Edward Snowdens Real Impact



The assassinations of Martin Luther King, Jr., and Robert F. Kennedy led directly to the passage of a historic law, the Gun Control Act of 1968. Does that change your view of the assassinations? Should we be grateful for the deaths of these two men?

Of course not. That’s lunatic logic. But the same reasoning is now being applied to the actions of Edward Snowden. Yes, the thinking goes, Snowden may have violated the law, but the outcome has been so worthwhile. According to Glenn Greenwald, the journalist who was one of the primary vehicles for Snowden’s disclosures, Snowden “is very pleased with the debate that is arising in many countries around the world on Internet privacy and U.S. spying. It is exactly the debate he wanted to inform.”

In this debate, Snowden himself says, those who followed the law were nothing better than Nazis: “I believe in the principle declared at Nuremberg, in 1945: ‘Individuals have international duties which transcend the national obligations of obedience. Therefore individual citizens have the duty to violate domestic laws to prevent crimes against peace and humanity from occurring.’ ”

To be sure, Snowden has prompted an international discussion about surveillance, but it’s worthwhile to note that this debate is no academic exercise. It has real costs. Consider just a few.

What if Snowden’s wrong? What if there is no pervasive illegality in the National Security Agency’s surveillance programs?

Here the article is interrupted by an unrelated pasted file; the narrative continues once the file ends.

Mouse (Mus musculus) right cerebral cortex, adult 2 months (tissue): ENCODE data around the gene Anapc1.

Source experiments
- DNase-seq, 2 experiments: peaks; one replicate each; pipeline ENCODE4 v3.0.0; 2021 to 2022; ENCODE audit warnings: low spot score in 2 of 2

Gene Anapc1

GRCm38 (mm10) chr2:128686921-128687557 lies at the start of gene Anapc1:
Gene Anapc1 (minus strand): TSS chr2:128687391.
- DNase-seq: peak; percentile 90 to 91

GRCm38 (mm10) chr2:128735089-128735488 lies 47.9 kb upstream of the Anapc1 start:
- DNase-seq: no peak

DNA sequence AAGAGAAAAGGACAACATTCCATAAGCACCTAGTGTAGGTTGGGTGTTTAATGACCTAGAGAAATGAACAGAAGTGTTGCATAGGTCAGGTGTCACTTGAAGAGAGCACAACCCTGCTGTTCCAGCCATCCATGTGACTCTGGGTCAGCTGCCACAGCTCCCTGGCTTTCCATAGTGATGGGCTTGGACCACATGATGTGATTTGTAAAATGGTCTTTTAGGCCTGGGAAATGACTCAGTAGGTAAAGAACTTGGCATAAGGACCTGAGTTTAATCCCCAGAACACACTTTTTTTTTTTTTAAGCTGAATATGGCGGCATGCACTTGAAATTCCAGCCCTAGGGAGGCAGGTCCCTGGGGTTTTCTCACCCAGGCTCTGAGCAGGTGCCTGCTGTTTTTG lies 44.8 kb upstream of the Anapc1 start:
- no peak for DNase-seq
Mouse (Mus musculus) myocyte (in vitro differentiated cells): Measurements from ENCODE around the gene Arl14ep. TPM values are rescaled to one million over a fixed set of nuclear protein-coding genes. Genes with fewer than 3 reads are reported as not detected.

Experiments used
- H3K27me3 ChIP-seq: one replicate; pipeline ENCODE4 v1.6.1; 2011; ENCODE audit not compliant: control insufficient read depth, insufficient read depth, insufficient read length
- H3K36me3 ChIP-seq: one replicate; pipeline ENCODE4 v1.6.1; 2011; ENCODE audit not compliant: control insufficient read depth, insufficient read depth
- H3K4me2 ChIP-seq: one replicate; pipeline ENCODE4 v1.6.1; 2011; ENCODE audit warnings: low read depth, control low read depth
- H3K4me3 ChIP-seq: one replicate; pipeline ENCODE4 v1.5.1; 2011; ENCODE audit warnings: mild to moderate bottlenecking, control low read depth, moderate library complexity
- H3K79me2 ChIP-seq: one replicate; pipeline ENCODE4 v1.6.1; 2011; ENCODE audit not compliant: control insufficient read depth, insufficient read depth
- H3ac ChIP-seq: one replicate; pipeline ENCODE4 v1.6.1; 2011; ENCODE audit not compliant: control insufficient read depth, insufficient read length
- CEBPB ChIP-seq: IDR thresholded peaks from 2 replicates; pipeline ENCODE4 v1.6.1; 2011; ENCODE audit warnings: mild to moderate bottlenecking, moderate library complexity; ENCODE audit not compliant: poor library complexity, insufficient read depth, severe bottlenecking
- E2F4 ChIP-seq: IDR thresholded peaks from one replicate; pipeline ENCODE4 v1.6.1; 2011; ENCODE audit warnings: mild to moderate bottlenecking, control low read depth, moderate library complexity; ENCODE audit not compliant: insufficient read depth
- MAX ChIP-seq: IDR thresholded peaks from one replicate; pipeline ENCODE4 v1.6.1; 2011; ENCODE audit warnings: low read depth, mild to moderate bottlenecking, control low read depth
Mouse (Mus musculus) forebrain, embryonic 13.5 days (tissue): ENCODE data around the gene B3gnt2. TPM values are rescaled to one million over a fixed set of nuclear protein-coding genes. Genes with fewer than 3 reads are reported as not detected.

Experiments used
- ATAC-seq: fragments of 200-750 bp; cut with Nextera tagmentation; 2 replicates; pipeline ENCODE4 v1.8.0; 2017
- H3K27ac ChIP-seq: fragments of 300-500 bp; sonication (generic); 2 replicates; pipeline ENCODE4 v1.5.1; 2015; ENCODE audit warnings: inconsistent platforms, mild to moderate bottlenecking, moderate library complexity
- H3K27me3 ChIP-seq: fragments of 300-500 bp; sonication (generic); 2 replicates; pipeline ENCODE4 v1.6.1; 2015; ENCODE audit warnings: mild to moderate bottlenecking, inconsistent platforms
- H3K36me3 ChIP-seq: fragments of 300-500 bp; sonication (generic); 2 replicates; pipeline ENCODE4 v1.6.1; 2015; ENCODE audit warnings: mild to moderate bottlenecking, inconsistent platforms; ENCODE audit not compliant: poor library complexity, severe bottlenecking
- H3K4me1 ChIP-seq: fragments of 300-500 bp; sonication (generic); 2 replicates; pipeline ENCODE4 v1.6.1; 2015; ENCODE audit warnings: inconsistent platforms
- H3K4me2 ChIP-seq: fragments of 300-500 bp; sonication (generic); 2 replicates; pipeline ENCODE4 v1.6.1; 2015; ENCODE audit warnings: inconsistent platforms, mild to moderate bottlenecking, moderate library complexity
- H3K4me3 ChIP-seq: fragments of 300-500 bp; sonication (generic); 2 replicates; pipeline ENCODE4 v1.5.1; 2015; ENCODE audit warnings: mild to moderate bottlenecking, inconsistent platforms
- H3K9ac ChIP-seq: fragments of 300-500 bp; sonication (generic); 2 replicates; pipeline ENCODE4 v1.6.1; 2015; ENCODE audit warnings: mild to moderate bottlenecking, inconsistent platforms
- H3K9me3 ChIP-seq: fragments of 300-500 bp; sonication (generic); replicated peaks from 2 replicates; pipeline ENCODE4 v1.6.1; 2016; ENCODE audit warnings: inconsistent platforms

Indeed, for all the excitement generated by Snowden’s disclosures, there is no proof of any systemic, deliberate violations of law. Based on the ruling in a 1979 Supreme Court case, Smith v. Maryland, it is well established that individuals do not have an expectation of privacy in the phone numbers they call. This is not entirely surprising; we all know that we’re already sharing that information with the phone company. In the same way, it’s long established that the government has great latitude in intercepting communications between the United States and other countries. It’s true, too, that while the Foreign Intelligence Surveillance Act court is largely toothless, it has, on occasion, rejected some N.S.A. procedures, and the agency has made adjustments in response. That is not the act of an entirely lawless agency.

It is true that, as the Washington Post’s Barton Gellman recently reported, the N.S.A. sometimes went beyond its authority. According to Gellman, the agency privately admits to two thousand seven hundred and seventy-six incidents of unauthorized collection of data within a twelve-month period. This is bad—but it’s not clear how bad. If it’s that many incidents out of a total of, say, three thousand initiatives, then it’s very bad. But if—as is far more likely—it’s two thousand seven hundred and seventy-six incidents out of many millions, then the errors are less serious. There should be no mistakes, of course. But government surveillance, like any human activity, is going to have errors, and it’s far from clear, at this point, that the N.S.A.’s errors amounted to a major violation of law or an invasion of privacy.

What are the actual dollar costs of Snowden’s disclosures?

The United States, like any great power, is always going to have an intelligence operation, and some electronic surveillance is obligatory in the modern world. But, because of Snowden’s disclosures, the government will almost certainly have to spend billions of dollars, and thousands of people will have to spend thousands of hours, reworking our procedures. This is all because….(read more)

Source:  The New Yorker

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